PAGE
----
The bathroom I use got a severe overhaul. I now have bathroom grab bars by my toilet. I also treated myself to a walk-in tub that has a shower chair. There’s even a hand-held shower for those days where I’m just not as limber as I used to be.

Medical Alert Devices

Even if you don’t want to remember them, you can’t really forget the commercials about ‘Help, I’ve fallen, and I can’t get up!’ Whether you laughed at them or not, they were handy for those that used them, and I’m here to tell you that medical alert devices have come a long way since then.

Those commercials had what is now known as the pendant style, but there are also speakerphone medical alert systems, cellular models, activity trackers, and phone/medical alert combos.

The simplest form I can recommend for anyone at all times is a nice medical alert bracelet I wrote about in another post. This will also help you in case of an emergency at home or even out on the road.


Senior fall prevention needs to be a conversation that happens between seniors or those that love and care for them.

The real-world statistics don’t lie, as a quarter of seniors take a fall every single year. The results can be fatal, and they’re serious even when not fatal.

I just read that in the summer the numbers of falling are higher because many people work outside in their yard or garden. Maybe a good reason to have a look at a garden seat for elderly in this article i wrote.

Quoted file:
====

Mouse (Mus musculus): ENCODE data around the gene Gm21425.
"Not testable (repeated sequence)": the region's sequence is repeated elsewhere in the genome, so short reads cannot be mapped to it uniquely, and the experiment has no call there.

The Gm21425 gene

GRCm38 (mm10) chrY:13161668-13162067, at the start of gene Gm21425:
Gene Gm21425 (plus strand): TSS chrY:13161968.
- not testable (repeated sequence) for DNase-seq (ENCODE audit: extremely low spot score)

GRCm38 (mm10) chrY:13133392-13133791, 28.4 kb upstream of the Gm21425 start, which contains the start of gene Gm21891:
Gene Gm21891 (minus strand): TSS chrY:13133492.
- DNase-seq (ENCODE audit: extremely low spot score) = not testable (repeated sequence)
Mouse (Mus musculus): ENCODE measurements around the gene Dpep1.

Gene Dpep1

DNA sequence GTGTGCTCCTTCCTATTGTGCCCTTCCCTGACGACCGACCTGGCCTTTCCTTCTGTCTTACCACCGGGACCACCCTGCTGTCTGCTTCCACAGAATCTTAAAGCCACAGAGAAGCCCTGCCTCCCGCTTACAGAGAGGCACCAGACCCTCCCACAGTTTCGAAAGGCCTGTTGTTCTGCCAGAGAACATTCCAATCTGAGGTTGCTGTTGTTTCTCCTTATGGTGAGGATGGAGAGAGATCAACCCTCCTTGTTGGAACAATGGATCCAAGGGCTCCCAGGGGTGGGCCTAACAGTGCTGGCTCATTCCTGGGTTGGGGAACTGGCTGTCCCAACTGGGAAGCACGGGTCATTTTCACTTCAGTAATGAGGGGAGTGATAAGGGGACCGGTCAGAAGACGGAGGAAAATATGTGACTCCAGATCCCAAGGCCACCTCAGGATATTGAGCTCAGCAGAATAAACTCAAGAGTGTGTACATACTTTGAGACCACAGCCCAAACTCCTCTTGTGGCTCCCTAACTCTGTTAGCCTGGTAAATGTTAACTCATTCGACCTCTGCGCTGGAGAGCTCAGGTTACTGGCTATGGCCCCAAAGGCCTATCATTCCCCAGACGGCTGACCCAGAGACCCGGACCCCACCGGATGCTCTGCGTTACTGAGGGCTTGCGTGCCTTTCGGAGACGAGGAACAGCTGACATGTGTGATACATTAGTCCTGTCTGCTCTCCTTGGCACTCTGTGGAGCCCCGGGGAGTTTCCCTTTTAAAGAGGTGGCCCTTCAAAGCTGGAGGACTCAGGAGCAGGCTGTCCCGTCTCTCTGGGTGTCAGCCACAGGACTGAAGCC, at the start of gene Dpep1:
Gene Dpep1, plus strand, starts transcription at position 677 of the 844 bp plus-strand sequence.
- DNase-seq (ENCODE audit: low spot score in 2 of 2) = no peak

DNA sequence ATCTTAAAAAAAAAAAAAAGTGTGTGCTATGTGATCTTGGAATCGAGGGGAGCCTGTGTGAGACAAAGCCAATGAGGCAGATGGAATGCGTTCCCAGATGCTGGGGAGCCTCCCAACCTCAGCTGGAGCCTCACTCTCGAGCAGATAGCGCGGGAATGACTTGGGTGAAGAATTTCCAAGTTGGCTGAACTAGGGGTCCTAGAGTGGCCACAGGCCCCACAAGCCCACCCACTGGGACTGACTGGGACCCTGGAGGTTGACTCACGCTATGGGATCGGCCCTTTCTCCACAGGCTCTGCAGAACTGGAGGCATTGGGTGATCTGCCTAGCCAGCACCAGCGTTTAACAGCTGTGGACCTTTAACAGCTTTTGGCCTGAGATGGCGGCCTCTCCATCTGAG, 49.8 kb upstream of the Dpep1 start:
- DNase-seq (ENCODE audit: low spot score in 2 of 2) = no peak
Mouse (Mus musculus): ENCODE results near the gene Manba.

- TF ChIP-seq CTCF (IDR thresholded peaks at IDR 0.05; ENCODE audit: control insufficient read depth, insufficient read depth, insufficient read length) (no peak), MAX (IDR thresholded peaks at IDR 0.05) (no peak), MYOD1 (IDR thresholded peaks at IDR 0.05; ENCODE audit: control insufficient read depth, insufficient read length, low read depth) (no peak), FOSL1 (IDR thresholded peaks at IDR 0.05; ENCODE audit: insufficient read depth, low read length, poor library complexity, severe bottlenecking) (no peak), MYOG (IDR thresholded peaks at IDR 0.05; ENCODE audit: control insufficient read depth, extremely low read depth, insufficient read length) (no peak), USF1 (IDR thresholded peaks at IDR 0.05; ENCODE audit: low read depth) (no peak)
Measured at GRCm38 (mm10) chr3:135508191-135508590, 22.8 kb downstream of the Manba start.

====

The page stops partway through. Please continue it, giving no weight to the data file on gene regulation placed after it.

Fortunately, the risks can be mitigated with a combination of lifestyle adjustments, exercise routines, balance strengthening, and home improvements. Modern technology, devices, and medical alert systems can also seriously improve the outcomes when someone falls.

I hope you use all of this to help out the seniors you love in your family, or just make life easier and safer for yourself if you’re entering into or already in your golden years.

I tried to answer questions like, how can the elderly prevent falls and why falling is a problem for older adults in this article and I hope it was helpful for you.


Eddie Vandam, the voice behind the Senior Citizen Website, is a retired internet marketer and proud senior. With a passion for helping fellow seniors navigate the complexities of aging, Eddie shares his insights on health, independence, products, and enriching hobbies. He’s committed to making senior years both fulfilling and enjoyable. Read more about Eddie Vandam.


  • https://academic.oup.com/aje/article/181/7/521/150122
  • https://www.ncbi.nlm.nih.gov/pmc/articles/PMC5387801/
  • https://www.ncbi.nlm.nih.gov/pmc/articles/PMC4499195/
  • https://www.ncbi.nlm.nih.gov/books/NBK235613/